– a guest blog by Alinah Azadeh
For many years I have made work – installations, sculptures, performances – which have been sparked by my own personal narratives – as a bridge for the public to bring their own stories to the work, through objects or texts and latterly, by performing them with me.
I came to Blast Theory to explore and craft find ways of creating a framework for an interactive digital piece about conflict, place, identity and collective memory, via the metaphor of a great Wall. Initially it began as an idea for a collaborative textile installation, with elements of performance and digital input. I have come out with something very different, much simpler in form, but that still addresses the complexity of all the issues I have been looking at. I feel relieved and also see the water rising in the next plateau of work ahead.
So now it is: An App which immerses you in a vivid set of interactive audio stories; human encounters with walls, borders, the invisible barriers between people and those within the human self. And, more importantly, with what lies beyond them.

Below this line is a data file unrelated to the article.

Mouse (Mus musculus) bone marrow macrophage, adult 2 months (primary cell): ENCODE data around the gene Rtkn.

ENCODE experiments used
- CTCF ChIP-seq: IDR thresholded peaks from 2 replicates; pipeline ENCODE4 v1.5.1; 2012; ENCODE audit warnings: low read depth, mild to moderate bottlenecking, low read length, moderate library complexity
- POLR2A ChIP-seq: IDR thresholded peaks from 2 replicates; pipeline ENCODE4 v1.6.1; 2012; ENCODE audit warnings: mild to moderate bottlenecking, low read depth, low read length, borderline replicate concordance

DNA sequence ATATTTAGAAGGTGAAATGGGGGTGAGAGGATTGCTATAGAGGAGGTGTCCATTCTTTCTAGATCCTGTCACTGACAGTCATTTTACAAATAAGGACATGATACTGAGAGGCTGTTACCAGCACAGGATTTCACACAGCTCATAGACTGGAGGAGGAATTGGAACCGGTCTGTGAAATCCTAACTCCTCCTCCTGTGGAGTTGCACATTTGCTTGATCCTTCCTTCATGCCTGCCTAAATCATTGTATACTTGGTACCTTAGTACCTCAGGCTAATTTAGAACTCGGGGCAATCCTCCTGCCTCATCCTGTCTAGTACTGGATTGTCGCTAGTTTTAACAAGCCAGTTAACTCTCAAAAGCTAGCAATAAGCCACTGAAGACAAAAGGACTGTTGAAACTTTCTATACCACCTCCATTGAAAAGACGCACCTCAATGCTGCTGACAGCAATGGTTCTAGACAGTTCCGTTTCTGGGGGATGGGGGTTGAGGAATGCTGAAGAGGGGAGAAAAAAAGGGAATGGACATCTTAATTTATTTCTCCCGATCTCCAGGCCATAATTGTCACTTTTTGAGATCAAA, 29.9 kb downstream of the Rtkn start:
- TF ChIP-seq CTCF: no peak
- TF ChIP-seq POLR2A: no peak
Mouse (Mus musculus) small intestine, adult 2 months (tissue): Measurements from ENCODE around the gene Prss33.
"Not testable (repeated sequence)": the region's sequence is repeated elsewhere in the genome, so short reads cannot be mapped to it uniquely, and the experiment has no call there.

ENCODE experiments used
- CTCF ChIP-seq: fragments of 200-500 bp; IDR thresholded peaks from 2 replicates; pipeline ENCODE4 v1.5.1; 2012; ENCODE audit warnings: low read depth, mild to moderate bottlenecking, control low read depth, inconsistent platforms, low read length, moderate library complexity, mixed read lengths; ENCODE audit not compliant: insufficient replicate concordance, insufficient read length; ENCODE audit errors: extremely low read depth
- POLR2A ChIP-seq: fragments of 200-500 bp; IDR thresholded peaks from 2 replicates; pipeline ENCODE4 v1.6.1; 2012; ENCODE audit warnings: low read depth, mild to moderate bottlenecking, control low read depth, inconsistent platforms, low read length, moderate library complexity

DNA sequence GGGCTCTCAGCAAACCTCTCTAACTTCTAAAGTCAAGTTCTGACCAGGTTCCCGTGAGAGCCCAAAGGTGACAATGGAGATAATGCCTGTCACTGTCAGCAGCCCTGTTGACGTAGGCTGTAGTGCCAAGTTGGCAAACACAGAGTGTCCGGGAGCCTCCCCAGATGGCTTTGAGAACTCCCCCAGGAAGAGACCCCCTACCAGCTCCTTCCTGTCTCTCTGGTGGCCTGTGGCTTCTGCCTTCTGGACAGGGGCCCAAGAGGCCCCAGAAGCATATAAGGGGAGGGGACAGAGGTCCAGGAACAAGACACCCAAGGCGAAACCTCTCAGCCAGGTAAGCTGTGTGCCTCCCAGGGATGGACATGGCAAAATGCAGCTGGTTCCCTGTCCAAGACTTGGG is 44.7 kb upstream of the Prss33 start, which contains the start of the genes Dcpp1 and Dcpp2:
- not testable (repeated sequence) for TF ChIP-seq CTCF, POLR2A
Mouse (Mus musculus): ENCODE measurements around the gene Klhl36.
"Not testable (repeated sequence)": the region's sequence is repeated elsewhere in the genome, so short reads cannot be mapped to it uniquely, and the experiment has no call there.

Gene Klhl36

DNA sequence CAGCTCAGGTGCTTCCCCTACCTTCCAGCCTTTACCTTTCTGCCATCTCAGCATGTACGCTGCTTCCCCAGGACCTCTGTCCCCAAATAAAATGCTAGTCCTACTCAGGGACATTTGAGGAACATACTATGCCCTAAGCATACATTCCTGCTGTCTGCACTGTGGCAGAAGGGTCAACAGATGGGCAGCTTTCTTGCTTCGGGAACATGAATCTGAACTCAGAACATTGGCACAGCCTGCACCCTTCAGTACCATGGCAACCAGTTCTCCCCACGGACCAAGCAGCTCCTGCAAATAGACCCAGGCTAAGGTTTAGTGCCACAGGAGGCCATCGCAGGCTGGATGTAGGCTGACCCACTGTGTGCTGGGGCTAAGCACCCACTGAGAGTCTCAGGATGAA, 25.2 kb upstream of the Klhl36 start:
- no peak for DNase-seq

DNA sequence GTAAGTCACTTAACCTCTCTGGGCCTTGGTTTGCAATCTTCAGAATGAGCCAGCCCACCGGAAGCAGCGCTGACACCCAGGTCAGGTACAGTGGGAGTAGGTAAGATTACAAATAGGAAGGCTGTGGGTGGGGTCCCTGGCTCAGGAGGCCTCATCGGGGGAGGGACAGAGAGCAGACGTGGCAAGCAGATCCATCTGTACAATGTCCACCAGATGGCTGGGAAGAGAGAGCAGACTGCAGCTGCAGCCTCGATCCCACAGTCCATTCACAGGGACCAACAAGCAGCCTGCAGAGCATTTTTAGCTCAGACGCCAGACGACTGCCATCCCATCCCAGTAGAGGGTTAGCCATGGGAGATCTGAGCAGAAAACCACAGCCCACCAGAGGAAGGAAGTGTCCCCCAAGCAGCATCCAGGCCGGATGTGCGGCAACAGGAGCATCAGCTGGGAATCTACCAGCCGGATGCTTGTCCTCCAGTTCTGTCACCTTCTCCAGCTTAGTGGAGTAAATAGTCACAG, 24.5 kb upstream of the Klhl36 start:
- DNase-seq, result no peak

Be a stranger in transit on a bench at Tehran airport, or at a kitchen table in Belfast. Hear tales of fear overcome in the dead of night, acts of conflict transformation between former perpetrators and victims – or imagined reunions with estranged siblings.
An intimate, provocative and poetic lens on how the human desire to overcome barriers is often stronger than the power to uphold them – and the tension between both of these. You are also invited to contribute your own narrative in response to what you hear, as the project grows globally.
(There is also still a desire to embed the App into an installation so that we can create a touring work with a programme of dialogue and debate, but that is for a later stage).
Having the space, rigorous mentoring from Matt – and the opportunity to learn more about how Blast Theory keep it fresh (after 25 years) and manages the immense amount of moving parts required to create work that is always pushing boundaries – has inspired me to create the fresh momentum needed to get this project off the ground. As the lead artist, what is a natural progression of my own practice, the place where I can best use what I am good at? Also, being in such a welcoming context here in Portslade where there is a genuine desire to help me succeed at what I came to do and a reflecting back of the qualities of my previous work when I started to doubt my current direction, has been a real gift.